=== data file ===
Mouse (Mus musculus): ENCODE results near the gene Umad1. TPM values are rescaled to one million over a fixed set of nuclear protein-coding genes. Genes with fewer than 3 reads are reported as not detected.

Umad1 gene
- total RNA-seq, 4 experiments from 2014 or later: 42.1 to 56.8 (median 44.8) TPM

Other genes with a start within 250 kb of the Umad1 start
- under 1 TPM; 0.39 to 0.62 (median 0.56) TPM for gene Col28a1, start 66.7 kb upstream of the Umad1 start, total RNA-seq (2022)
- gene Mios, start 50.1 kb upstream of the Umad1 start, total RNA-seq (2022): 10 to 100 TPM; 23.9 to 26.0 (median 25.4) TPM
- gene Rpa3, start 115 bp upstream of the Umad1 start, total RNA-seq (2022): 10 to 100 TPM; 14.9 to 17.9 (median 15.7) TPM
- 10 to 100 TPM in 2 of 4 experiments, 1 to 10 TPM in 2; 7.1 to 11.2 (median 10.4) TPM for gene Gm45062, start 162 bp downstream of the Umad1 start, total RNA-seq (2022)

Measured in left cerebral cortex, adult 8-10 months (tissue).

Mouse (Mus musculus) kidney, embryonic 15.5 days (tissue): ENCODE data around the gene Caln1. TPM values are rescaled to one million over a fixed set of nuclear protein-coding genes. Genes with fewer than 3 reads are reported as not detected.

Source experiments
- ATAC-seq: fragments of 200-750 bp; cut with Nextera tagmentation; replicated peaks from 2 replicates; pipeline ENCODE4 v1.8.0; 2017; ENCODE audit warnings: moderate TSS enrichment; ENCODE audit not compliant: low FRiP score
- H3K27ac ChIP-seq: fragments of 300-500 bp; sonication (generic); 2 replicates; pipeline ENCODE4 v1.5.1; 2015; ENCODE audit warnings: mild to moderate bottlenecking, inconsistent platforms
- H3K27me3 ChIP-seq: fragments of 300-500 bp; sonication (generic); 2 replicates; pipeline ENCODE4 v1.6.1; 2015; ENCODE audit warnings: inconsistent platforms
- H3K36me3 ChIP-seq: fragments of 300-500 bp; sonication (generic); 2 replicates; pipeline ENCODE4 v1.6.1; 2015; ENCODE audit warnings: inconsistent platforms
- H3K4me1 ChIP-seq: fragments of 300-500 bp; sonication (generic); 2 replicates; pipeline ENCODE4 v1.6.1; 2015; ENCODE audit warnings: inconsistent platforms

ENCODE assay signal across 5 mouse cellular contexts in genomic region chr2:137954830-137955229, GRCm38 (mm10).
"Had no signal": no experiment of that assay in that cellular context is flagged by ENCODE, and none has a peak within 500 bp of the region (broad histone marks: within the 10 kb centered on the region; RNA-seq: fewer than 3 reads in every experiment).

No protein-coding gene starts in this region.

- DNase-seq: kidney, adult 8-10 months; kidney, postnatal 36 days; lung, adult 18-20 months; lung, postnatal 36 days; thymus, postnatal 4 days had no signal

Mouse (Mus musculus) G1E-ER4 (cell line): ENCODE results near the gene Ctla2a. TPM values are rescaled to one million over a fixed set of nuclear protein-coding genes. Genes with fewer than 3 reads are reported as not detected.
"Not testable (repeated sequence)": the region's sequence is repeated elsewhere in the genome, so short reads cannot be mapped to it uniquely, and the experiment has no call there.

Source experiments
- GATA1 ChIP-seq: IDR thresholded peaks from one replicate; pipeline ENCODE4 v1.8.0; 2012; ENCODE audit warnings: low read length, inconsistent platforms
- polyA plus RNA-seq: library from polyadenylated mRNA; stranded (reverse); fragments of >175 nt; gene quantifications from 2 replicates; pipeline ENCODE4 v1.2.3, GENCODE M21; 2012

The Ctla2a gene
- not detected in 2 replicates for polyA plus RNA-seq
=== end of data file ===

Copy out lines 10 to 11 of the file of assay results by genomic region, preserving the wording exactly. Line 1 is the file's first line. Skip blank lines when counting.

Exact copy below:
Mouse (Mus musculus) kidney, embryonic 15.5 days (tissue): ENCODE data around the gene Caln1. TPM values are rescaled to one million over a fixed set of nuclear protein-coding genes. Genes with fewer than 3 reads are reported as not detected.

Source experiments